Those who know me are familiar with my love and loyalty to the South of France. Not only did my family travel to France frequently when I was growing up (after all, Paris was only a 3-4 hour train ride away from London), but I spent time traveling the country and living in Aix-en-Provence after college. I still yearn for the people, the food, the markets, the cafés, the language, the ambiance, the laissez-faire approach to life…

Especially on dreary days like today. I, like many Bostonians, was minding my own business and celebrating the arrival of Spring…only to have it taken away with the one more Nor’easter followed by buckets of rain. So what’s the best thing we can do besides grin and bear it!?

We can call to mind the South of France – through cooking. I make two different versions of the quintessential Provençal dish, ratatouille. One is my adaptation of my mother’s recipe and the other is an adaptation from The French Women Don’t Get Fat Cookbook. They both come out quite differently! So think of summer this week, get cooking, and Bon Appétit!

Ratatouille Two Ways

I.
In a dutch oven or pot, sauté with olive oil, salt and pepper, 1-2 chopped onions (big chunks), 1 chopped green pepper, 1 chopped red pepper (big chunks), 1-2 chopped zucchinis, ½-1 chopped eggplant, and 2-4 cloves of minced garlic
After softened, add 1-2 cups of sliced baby bella mushrooms
Add 1 can of diced tomatoes, ½ jar of marinara/red sauce, 1-2 tbsp of tomato paste, 1 cup of red wine, 1-2 cups of chicken stock (enough to almost cover all the vegetables)
Add Herbes de Provence
Allow to simmer for 1-1½ hours, stirring occasionally and seasoning as needed
Add 2tbsp chopped parsley before serving over rice, potatoes, or cous cous—delicious with roast chicken, too. Even better the next day.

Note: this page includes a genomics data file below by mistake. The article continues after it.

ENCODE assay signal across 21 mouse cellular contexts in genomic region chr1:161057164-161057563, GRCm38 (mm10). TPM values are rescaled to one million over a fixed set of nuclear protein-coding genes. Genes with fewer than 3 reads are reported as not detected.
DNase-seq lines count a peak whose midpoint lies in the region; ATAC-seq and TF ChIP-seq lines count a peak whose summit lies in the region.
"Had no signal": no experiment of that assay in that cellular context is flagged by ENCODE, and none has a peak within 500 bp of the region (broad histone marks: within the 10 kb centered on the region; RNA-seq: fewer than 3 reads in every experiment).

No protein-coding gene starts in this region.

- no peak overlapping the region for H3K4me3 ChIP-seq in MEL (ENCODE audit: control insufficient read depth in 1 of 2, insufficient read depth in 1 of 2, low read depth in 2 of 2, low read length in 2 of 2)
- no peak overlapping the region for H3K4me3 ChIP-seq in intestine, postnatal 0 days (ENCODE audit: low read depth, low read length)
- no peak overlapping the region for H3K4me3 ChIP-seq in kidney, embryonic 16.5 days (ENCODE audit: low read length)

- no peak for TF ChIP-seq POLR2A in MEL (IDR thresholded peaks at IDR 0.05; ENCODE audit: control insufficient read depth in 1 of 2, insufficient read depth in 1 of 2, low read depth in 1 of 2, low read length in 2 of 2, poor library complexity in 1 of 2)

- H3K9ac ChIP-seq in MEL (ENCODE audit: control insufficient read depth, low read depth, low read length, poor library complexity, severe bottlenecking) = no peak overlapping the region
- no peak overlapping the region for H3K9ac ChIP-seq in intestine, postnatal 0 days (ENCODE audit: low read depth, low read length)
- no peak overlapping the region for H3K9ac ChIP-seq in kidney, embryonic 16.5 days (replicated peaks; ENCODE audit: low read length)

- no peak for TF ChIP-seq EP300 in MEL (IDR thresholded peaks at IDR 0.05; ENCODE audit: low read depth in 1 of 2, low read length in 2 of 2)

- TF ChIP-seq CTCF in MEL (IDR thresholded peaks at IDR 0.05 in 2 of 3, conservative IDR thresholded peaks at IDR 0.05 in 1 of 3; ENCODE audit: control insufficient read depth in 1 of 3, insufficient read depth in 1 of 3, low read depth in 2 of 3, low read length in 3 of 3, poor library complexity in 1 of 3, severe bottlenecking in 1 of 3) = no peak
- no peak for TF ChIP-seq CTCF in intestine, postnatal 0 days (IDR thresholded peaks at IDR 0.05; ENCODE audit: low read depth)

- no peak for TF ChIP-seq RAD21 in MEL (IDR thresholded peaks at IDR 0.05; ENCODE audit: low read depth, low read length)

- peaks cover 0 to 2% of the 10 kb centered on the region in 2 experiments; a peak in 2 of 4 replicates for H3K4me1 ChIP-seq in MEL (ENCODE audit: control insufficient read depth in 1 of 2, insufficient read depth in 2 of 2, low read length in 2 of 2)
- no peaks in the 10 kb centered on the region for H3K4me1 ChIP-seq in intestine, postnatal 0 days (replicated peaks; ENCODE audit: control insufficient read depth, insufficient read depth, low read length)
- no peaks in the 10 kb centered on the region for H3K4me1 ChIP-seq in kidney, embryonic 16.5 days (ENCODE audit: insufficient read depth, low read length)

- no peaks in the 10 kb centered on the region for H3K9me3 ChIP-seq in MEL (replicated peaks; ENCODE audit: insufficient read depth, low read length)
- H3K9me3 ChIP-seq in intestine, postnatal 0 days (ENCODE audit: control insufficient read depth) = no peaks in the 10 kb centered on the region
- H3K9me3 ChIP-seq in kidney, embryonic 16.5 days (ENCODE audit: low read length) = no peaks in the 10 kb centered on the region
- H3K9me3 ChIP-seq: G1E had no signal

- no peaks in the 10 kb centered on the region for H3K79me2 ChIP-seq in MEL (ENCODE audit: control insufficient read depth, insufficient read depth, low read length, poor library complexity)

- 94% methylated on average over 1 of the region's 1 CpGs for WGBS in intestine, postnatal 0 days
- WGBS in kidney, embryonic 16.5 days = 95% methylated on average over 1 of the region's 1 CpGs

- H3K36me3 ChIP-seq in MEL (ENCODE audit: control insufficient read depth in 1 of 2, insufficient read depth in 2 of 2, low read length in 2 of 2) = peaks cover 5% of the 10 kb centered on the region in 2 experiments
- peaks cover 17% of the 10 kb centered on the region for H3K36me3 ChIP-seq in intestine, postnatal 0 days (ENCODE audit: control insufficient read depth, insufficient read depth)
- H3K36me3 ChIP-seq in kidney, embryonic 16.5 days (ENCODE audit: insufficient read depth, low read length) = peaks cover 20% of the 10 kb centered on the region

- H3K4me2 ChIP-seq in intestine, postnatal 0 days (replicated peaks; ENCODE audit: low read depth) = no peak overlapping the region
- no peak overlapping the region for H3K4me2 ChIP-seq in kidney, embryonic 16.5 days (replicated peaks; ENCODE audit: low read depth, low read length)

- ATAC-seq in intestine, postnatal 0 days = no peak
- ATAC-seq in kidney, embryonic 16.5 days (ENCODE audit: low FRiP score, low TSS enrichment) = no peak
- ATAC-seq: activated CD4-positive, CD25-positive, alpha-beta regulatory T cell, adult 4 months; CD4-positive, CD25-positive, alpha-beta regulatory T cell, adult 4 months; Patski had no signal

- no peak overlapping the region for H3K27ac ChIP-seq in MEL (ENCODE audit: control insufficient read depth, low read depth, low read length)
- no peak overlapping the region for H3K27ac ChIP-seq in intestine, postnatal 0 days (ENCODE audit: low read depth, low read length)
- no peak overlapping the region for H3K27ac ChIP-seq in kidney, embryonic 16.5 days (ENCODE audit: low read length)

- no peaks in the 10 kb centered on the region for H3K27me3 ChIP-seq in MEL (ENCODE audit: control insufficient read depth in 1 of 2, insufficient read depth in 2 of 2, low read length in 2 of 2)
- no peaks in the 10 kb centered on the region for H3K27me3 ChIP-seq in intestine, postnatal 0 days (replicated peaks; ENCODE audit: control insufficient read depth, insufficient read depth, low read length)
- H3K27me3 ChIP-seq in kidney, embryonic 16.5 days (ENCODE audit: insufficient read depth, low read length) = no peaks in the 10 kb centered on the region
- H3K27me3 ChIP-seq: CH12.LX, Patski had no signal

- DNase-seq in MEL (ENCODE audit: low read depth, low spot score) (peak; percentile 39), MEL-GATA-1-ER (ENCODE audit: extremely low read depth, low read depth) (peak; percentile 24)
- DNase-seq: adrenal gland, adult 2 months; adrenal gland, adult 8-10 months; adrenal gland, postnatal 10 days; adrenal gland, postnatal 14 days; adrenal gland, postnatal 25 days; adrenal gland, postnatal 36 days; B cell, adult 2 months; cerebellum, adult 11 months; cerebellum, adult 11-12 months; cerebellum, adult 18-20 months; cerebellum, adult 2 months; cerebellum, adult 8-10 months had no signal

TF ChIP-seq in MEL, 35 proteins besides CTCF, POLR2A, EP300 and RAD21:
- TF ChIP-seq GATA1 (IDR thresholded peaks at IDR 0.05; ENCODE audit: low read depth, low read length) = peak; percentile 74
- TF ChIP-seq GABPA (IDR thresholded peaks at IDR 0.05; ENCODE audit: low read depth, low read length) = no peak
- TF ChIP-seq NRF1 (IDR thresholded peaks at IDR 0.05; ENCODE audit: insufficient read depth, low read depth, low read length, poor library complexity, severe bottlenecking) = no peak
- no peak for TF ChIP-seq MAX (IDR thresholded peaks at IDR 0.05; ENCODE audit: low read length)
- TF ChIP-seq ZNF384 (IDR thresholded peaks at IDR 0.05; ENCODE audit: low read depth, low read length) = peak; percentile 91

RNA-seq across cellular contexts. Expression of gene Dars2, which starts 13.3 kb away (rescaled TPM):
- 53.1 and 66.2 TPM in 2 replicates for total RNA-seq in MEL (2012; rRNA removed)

II.
Slice 1 eggplant, 2 zucchinis, and 2 large tomatoes
Cut 4 cloves of garlic into slices and chop 2tbsp parsley
Pour layer of olive oil into bottom of small dutch oven or pot (not on stove yet)
Create layers; first a layer of eggplants, then layer of tomatoes, then layer of zucchini, then repeat until full
As you create layers, put pieces of garlic, some parsley, Herbes de Provence, salt, and pepper intermittently
Cover the pot and place on very low heat for 1-1½ hours, stirring occasionally but mostly left alone
Serve with rice, potatoes, or cous cous—also delicious with roast chicken. And also even better the next day.

No time or energy to cook? No problem! Boston has a large and growing number of French restaurants, go check them out (and feel free to add any that must make the list!):

Les Zygomates: Waterfront
Petit Robert Bistro: Downtown, Kenmore, South End, and Needham
Jacky’s Table: Brighton
Cognac Bistro: Brookline
The Elephant Walk: Brookline, Cambridge, Waltham
Brasserie Jo: Back Bay
Menton: Fort Point Channel
Gaslight Brasserie: South End
Sandrine’s Bistro: Harvard Square
L’Espalier: Back Bay
Pigalle: Theatre District
Mistral: Back Bay